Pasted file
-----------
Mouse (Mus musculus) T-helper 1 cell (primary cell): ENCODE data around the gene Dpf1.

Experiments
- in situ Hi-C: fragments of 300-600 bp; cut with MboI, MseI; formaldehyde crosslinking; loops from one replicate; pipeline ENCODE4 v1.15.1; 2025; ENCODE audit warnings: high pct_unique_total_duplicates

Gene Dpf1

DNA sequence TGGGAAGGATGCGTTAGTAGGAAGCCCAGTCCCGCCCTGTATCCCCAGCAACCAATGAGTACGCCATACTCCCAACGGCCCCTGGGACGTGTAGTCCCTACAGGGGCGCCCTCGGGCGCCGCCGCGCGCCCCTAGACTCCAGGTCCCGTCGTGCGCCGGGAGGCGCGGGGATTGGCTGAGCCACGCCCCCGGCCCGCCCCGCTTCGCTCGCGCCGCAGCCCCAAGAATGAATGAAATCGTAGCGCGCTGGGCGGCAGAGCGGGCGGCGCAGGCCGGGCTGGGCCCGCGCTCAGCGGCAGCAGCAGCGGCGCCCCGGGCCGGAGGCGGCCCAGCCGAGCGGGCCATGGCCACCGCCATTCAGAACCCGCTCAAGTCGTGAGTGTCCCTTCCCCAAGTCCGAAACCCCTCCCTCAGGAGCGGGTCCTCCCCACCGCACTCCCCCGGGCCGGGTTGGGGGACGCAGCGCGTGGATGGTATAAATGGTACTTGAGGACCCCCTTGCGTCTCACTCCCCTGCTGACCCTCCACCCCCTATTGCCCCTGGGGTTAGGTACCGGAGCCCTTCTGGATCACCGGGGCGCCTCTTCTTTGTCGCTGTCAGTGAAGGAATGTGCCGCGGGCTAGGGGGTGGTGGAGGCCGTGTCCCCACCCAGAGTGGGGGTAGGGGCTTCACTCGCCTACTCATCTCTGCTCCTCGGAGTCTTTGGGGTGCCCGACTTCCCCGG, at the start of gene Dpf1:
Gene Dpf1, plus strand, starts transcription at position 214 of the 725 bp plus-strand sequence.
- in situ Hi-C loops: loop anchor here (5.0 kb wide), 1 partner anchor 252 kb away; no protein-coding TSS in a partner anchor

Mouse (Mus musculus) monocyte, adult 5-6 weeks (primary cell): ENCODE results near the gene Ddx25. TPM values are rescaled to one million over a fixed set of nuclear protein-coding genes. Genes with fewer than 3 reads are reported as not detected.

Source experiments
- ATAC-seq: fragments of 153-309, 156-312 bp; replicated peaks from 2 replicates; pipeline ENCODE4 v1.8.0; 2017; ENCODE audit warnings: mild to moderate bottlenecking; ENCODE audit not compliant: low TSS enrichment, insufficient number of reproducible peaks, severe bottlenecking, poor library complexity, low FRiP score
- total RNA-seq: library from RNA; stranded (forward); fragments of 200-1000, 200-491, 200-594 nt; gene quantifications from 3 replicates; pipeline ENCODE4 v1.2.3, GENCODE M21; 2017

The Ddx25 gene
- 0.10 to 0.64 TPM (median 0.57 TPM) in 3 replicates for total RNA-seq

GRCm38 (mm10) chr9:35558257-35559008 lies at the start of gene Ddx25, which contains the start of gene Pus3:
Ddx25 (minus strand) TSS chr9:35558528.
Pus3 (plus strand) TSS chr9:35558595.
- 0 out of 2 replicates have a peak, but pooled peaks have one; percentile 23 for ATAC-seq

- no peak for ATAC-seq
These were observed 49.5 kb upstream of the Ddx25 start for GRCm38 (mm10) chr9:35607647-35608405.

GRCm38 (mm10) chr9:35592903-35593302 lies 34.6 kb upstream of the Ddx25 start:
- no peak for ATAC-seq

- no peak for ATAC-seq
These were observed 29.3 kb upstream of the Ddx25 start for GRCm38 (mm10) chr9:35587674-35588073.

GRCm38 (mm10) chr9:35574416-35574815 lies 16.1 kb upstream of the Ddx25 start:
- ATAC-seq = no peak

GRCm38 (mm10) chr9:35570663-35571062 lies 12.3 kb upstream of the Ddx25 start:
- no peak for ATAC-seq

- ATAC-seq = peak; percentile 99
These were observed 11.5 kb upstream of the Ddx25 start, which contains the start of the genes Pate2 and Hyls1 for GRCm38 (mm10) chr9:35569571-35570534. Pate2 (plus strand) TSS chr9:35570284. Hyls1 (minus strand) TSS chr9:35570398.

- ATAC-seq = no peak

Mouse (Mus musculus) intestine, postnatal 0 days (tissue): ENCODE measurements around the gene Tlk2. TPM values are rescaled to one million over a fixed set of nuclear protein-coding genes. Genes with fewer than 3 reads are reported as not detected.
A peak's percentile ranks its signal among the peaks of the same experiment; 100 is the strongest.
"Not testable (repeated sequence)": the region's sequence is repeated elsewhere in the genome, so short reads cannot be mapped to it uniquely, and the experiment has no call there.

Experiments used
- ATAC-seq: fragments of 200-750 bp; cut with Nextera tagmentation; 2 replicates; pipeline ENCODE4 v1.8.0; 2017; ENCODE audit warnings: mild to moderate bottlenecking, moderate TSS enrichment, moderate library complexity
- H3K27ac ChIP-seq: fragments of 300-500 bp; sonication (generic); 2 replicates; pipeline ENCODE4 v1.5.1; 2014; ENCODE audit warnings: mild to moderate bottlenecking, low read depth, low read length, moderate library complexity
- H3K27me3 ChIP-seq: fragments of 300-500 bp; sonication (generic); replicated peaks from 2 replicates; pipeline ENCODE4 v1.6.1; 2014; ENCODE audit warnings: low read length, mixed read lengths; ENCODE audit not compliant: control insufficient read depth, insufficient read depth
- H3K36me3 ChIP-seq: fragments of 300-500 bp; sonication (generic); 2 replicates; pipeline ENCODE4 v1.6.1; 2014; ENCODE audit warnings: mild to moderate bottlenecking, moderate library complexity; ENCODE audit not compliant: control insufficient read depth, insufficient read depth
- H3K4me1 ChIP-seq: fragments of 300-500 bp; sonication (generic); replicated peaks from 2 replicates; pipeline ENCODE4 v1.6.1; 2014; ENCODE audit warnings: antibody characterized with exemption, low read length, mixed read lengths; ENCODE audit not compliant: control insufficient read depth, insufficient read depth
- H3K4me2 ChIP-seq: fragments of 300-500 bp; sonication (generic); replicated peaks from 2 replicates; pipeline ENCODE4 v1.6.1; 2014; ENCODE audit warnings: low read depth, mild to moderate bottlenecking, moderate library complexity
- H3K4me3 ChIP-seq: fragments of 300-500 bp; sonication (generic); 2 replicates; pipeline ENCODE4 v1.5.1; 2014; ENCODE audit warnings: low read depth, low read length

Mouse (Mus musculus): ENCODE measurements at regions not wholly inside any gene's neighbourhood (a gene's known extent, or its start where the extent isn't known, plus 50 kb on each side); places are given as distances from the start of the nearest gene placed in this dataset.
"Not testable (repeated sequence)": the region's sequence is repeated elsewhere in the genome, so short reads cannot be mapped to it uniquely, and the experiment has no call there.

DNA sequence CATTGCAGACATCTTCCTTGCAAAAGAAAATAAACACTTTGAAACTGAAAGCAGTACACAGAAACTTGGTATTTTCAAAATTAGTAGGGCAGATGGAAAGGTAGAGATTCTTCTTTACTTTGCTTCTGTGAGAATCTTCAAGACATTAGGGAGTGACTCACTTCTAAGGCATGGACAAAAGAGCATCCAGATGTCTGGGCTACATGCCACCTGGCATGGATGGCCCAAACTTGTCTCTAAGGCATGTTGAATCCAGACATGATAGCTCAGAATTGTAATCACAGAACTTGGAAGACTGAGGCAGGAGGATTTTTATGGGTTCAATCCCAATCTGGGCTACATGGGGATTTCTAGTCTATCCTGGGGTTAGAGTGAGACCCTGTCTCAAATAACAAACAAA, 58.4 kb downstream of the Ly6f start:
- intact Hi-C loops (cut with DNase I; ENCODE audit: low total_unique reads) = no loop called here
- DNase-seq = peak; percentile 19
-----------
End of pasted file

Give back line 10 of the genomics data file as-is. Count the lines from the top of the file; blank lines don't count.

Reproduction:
- ATAC-seq: fragments of 153-309, 156-312 bp; replicated peaks from 2 replicates; pipeline ENCODE4 v1.8.0; 2017; ENCODE audit warnings: mild to moderate bottlenecking; ENCODE audit not compliant: low TSS enrichment, insufficient number of reproducible peaks, severe bottlenecking, poor library complexity, low FRiP score